I readily admit that there is a moral imperative to forgive; it is clear that forgiveness can be a powerful force of healing and reconciliation.
However, I must speak out when the advice from blogs, articles, books, and spiritual one-liners treats forgiveness as a panacea for hurt, pain, and “moving on” to a happier life—with nary a thought given to the many situations, people, and stages of injury where this counsel is not helpful. Worse, much of the counsel is downright offensive, suggesting that if we can’t forgive we are dwelling on the past, focusing on negative emotions, holding on to grudges, filled with retribution and revenge, addicted to adrenaline, marrying our victimhood, recoiling in self-protection rather than mercy, or poisoning ourselves with non-forgiveness.
These assumptions and judgments not only dismiss the real pain many people suffer; they discourage intelligent analysis of the traumas many people and groups experience. Further, the attitude behind these statements can shame people, making them think that something is wrong with going through a natural process of healing after injury or betrayal where forgiveness may not be the first (or second or third) step. The truth is that many people don’t forgive because it is not time to forgive—and taking the time to proceed at their own pace can be empowering, intelligent, and worthy. Simply put, it is alarming how un-psychological many psychologists can be; forgiveness is not the best medicine for all people all the time.
In fact, it may even make a person sick.
One person I spoke with echoed the thoughts of many: “When I was at my most precarious in my attachment to this life, I knew my new therapist was a keeper when I began to reveal the true history of what had been done to me, and she did NOT speak of forgiveness.”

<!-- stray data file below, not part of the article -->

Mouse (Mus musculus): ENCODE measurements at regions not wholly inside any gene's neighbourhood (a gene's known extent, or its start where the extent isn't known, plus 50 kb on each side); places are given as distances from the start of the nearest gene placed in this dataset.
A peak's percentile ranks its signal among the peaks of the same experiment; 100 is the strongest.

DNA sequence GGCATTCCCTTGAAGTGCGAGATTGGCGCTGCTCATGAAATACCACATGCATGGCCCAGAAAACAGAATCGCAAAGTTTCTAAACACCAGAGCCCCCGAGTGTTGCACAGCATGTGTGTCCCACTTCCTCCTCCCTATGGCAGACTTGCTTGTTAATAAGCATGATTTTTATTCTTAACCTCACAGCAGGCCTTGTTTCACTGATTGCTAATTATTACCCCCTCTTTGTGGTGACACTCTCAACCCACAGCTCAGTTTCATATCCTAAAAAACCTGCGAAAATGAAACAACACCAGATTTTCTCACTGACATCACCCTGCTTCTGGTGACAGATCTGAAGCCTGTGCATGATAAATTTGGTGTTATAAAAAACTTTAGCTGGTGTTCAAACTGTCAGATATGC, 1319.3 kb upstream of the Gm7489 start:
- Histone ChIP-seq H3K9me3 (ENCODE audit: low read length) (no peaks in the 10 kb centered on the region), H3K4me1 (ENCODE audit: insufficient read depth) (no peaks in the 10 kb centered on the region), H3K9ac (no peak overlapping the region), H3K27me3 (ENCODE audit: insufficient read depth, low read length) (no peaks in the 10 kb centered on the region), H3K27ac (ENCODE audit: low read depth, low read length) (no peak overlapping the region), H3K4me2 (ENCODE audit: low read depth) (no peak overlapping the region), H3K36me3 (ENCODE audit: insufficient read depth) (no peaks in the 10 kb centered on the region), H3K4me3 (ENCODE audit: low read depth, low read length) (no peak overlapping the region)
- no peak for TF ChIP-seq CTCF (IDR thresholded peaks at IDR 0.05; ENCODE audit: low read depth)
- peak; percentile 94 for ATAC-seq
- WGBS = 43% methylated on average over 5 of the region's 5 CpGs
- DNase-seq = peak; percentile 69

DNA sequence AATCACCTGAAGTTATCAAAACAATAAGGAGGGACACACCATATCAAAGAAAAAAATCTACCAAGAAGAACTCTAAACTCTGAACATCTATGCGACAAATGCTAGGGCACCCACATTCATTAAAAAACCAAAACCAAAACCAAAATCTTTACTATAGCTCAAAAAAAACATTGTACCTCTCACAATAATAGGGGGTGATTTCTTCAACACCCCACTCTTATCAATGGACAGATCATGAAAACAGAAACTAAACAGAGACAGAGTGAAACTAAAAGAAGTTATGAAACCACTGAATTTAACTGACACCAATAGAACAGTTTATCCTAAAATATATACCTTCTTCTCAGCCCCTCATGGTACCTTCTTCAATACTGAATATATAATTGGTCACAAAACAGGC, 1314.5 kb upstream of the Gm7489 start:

6 Reasons Not to Forgive (Yet)
1. Urging forgiveness ignores the fact that anger naturally rises after being hurt and often needs to be integrated, not rooted out like some bacteria-borne illness.
Despite popular misconceptions, anger has a raw power in it that can be integrated—a power that can help a person stand up for themselves, make future injury less likely, and build a sense of empowerment and self-confidence. In fact, research shows that forgiving too readily can erode self-respect  and lead to greater relationship problems and partners that are more disagreeable. The point is that claiming some of our anger can be healing and productive.
Listen to the compelling voice of one woman: “I have walked away from the Big Forgive in my life. Every time I saw some version of that sermon—'Forgive in order to heal!' or 'You're only hurting yourself if you don't forgive!'—I debated what it meant for the family member who sexually abused me. I finally said, 'Screw it.' Sometimes I'm angry; sometimes I’m at peace.”
2. Encouraging people to let go of anger before the natural course of its process is suppressive and harmful.